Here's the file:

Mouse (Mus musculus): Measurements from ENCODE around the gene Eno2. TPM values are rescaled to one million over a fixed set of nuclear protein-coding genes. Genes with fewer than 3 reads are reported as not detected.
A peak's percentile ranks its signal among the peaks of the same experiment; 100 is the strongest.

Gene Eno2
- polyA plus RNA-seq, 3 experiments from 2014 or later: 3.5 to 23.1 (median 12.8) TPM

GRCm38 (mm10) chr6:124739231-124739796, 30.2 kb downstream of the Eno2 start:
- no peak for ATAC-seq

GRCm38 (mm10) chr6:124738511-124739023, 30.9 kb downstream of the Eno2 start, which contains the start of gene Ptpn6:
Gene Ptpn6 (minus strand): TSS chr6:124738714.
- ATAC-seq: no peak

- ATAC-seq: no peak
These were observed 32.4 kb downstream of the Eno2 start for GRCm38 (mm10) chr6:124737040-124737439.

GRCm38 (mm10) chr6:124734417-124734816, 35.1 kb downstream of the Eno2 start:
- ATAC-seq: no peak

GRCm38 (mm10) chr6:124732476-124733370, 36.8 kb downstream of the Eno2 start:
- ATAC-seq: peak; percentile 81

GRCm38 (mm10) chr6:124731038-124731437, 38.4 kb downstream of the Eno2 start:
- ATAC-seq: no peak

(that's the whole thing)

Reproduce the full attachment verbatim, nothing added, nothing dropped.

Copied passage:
Mouse (Mus musculus): Measurements from ENCODE around the gene Eno2. TPM values are rescaled to one million over a fixed set of nuclear protein-coding genes. Genes with fewer than 3 reads are reported as not detected.
A peak's percentile ranks its signal among the peaks of the same experiment; 100 is the strongest.

Gene Eno2
- polyA plus RNA-seq, 3 experiments from 2014 or later: 3.5 to 23.1 (median 12.8) TPM

GRCm38 (mm10) chr6:124739231-124739796, 30.2 kb downstream of the Eno2 start:
- no peak for ATAC-seq

GRCm38 (mm10) chr6:124738511-124739023, 30.9 kb downstream of the Eno2 start, which contains the start of gene Ptpn6:
Gene Ptpn6 (minus strand): TSS chr6:124738714.
- ATAC-seq: no peak

- ATAC-seq: no peak
These were observed 32.4 kb downstream of the Eno2 start for GRCm38 (mm10) chr6:124737040-124737439.

GRCm38 (mm10) chr6:124734417-124734816, 35.1 kb downstream of the Eno2 start:
- ATAC-seq: no peak

GRCm38 (mm10) chr6:124732476-124733370, 36.8 kb downstream of the Eno2 start:
- ATAC-seq: peak; percentile 81

GRCm38 (mm10) chr6:124731038-124731437, 38.4 kb downstream of the Eno2 start:
- ATAC-seq: no peak